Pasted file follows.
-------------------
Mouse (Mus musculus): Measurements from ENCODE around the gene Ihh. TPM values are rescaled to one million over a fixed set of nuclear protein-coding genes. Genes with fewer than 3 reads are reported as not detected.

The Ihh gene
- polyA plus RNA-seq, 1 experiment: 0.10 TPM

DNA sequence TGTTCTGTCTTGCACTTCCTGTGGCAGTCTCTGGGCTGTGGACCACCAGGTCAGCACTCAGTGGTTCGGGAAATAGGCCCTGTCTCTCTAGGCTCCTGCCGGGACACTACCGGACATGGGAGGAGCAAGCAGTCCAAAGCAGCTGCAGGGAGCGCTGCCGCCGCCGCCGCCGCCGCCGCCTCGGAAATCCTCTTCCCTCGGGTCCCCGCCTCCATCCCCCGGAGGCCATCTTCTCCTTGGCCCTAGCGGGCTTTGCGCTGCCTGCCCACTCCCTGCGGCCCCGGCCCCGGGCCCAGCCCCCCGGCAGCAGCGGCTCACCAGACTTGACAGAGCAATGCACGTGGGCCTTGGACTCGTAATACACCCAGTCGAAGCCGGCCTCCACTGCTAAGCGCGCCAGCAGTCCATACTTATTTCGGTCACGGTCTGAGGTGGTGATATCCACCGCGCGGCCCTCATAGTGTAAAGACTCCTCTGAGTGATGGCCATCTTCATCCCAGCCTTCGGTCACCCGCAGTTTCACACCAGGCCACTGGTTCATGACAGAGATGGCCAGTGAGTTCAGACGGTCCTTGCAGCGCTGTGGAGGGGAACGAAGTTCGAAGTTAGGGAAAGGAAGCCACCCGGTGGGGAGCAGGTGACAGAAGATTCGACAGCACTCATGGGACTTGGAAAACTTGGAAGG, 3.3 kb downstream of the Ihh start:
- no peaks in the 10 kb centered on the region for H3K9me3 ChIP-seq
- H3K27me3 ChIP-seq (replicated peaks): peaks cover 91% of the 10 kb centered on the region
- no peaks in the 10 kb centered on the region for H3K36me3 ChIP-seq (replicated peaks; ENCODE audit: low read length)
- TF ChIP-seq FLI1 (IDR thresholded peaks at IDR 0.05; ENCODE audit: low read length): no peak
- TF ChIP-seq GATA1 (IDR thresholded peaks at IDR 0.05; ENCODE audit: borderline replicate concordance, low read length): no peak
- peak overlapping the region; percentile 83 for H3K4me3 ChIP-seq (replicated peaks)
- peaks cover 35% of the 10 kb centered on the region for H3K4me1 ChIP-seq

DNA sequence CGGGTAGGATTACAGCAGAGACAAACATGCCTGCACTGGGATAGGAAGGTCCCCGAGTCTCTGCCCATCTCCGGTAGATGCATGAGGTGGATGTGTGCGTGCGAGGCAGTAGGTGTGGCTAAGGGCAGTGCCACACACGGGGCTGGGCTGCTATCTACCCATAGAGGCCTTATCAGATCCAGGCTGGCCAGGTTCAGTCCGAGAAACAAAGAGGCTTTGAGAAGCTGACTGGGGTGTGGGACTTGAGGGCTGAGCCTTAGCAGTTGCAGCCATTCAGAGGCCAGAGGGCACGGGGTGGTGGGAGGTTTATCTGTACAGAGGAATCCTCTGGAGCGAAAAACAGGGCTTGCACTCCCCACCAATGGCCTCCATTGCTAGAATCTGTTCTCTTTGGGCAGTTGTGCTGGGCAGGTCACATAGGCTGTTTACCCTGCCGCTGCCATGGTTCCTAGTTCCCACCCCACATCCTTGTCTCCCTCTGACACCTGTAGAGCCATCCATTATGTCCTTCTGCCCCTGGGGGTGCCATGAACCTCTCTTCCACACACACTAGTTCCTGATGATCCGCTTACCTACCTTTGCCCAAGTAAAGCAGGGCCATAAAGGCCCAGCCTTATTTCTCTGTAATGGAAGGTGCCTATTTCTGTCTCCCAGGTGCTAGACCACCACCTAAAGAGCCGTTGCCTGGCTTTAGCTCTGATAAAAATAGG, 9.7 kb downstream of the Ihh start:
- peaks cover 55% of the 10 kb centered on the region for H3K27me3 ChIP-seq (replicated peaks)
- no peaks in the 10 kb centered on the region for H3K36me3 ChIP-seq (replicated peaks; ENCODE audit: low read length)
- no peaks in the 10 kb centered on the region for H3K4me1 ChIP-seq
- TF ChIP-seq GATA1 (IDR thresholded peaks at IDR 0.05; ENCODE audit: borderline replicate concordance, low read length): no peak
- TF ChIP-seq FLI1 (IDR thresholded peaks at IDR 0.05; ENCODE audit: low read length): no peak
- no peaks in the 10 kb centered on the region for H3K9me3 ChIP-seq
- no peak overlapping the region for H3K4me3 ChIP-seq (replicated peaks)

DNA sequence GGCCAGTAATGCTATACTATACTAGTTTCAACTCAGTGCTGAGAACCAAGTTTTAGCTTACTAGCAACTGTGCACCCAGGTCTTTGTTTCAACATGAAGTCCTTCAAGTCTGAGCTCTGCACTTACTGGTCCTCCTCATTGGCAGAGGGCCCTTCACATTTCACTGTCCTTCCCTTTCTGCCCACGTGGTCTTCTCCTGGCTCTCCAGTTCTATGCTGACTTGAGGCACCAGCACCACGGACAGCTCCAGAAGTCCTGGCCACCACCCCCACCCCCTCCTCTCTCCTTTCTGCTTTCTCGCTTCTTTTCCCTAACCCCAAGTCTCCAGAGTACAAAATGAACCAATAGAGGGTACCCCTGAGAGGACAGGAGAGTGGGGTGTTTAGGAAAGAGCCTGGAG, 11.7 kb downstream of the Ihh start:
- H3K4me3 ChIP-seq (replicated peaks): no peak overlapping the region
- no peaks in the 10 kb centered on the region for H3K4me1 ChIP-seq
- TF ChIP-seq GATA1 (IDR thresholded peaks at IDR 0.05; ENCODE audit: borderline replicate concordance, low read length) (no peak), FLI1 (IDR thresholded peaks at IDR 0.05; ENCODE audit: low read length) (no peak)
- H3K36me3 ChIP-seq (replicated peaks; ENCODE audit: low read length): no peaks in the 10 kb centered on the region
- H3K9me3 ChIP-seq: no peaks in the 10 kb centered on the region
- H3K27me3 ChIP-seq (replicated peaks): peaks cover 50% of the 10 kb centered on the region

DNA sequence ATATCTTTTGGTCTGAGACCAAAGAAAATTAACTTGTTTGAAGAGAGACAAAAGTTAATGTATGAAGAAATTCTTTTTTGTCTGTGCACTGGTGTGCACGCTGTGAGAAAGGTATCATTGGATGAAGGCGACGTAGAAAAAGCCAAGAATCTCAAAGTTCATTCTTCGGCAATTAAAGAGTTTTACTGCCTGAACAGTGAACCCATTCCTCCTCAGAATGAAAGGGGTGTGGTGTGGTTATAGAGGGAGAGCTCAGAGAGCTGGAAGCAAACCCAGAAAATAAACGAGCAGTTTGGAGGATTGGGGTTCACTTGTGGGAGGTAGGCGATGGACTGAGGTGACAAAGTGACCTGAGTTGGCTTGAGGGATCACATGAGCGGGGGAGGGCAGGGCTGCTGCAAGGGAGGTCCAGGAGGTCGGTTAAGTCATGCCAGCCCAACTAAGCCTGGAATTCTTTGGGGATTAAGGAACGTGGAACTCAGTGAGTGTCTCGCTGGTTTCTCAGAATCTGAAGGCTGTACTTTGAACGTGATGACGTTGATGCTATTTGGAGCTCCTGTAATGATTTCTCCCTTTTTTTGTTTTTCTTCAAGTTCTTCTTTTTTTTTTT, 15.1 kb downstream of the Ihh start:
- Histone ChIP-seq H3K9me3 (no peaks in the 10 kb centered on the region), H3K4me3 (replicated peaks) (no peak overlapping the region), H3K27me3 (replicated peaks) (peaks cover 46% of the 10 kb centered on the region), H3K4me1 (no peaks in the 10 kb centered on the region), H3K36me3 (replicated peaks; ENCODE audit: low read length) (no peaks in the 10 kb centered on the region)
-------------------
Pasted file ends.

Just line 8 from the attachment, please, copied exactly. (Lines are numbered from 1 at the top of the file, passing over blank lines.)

- TF ChIP-seq FLI1 (IDR thresholded peaks at IDR 0.05; ENCODE audit: low read length): no peak